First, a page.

Packers vs. 49ers Is the National Football League's Premier Rivalry

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Packers vs. 49ers Is the National Football League's Premier Rivalry
Alex Smith winds up to deliver a first quarter pass in last Sunday's game against the Packers. Smith led the 49ers to a 30-22 win over the Packers at Lambeau Field. Raymond T. Rivard photograph

Thursday’s game between the Green Bay Packers and Chicago Bears, the longest continuous rivalry in the National Football League, will be another huge encounter between the two oldest franchises. 

Many feel that, given the recent run of big games between the two teams going back to 2010 when the Packers defeated the Bears in the NFC Championship game, it's the most highly anticipated matchup in the league.

That’s difficult to argue.

But last Sunday’s game between the Packers and the San Francisco 49ers sheds a brighter light on that rivalry—one that could soon overtake Packers vs. Bears. In fact, I would argue that Packers vs. 49ers is fast becoming the premier rivalry in the entire league. 

You could counter with Pittsburgh vs. Baltimore or New York Giants vs. Philadelphia Eagles or Indianapolis vs. New England or even Miami vs. New York Jets, but in my opinion, all of those rivalries have gone cold.

Coming on strong are the Packers and 49ers, not only because of the importance of last weekend’s game, but because of the intensity of games the two teams have seen the past couple of decades.

Games between the two teams date back to 1950. Between 1950 and 1966, the teams played twice each season. Between 1950-58, the Niners won 13 times, while the Packers turned the tables during the early part of the Vince Lombardi era (1959-64) by winning 10 of 11.

However, it was those games the past 15 years that have had the greatest impact on both franchises—most notable were the several playoff games during that stretch of time.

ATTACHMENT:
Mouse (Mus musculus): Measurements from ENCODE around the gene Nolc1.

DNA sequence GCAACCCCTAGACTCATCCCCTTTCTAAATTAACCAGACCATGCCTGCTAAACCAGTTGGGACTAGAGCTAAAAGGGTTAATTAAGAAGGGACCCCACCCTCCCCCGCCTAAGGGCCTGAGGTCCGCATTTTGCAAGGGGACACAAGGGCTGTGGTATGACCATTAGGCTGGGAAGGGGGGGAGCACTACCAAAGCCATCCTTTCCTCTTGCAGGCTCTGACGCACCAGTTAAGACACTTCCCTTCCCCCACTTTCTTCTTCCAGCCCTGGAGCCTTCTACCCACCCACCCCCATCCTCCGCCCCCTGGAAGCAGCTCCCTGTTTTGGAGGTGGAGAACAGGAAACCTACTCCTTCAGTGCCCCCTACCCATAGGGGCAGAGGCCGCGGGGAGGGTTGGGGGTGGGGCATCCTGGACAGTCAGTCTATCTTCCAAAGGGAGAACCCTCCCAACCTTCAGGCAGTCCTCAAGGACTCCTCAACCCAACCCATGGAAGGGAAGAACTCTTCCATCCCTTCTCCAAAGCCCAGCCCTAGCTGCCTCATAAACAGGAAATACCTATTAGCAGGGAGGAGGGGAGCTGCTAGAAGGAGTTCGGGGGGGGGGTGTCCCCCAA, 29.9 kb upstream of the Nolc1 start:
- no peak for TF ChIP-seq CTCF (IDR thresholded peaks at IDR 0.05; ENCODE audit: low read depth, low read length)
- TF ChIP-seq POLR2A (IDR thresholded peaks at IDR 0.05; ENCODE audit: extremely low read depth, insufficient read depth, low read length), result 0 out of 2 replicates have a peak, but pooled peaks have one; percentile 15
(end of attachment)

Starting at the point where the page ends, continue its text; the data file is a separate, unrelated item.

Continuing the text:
The Packers' offense huddles during their game with the 49ers Sunday, Sept. 9, at Lambeau Field. Raymond T. Rivard photograph

Starting in 1995, as the Niners were coming off their years of dominance with Joe Montana and company, the Packers used huge wins over San Francisco to propel them to elite status in the league. In the 1995 NFC divisional round, Green Bay’s 27-17 win out west was considered by many the game that made Brett Favre—it was also the game that brought the Packers into national prominence.

Green Bay followed that win with two more playoff wins over San Francisco in succeeding years.

The Packers defeated the Niners 35-14 in the 1996 divisional round, the game that helped send them to their first Super Bowl win in decades. The next season, Green Bay defeated San Francisco 23-10 in the NFC Championshipthe game that sent the Packers to their second straight Super Bowl.

In 1998, the two teams met for the fourth straight season, with the Niners winning on quarterback Steve Young’s last-second heave to Terrell Owens. It was San Francisco’s only win in 14 tries against the Packers up to that point.

However, Packers fans also remember how Jerry Rice’s uncalled fumble a few plays before that touchdown turned the tide in that gamethe event that brought instant replay back to the NFL for good. It was also quite difficult for Packers fans as they watched Owens cry like a baby after catching the winning touchdown.

More recently, the Packers dominated the Niners on Dec. 5, 2010, at Lambeau Field. The Packers won that game 34-16 on the strength of Aaron Rodgers’ arm and touchdown catches by Greg Jennings and Donald Driver.

Packers center Jeff Saturday makes calls at the line of scrimmage. Raymond T. Rivard photograph

In fact, it was Driver’s catch and run for a touchdown that is considered his most memorable in a Packers uniform. Driver broke several tackles, got a hellacious block from rookie tight end Andrew Quarless and then fell into the end zone with three defenders draped around him.

It was the turning point of that game and the point in that season that helped propel the Packers to their fourth Super Bowl title.

Last Sunday’s game only puts an exclamation point on this rivalry, as the Niners showed why they should be considered heavily as one of the elite teams taking the field this season. They played a near-flawless game in all three phasesoffense, defense and special teams.

The Packersthough playing badly for three-and-a-half quartersnearly came back, but were denied by the Niners defense as the clock wound down.

Not only did this last game prove that the Packers are not invincibleespecially at Lambeau Fieldbut it also emphasizes that on any given Sunday, teams can rise to the occasion.

If both teams stay healthy and win the games they are supposed to win, a rematch in the playoffs could become reality.

However, we all know how different teams in December can look from those that took the field in September.

If it’s in the cards and both teams are playing well in December, we could be in for a rematcha fact that could underscore why this rivalry is fast becoming the premier matchup in the league.

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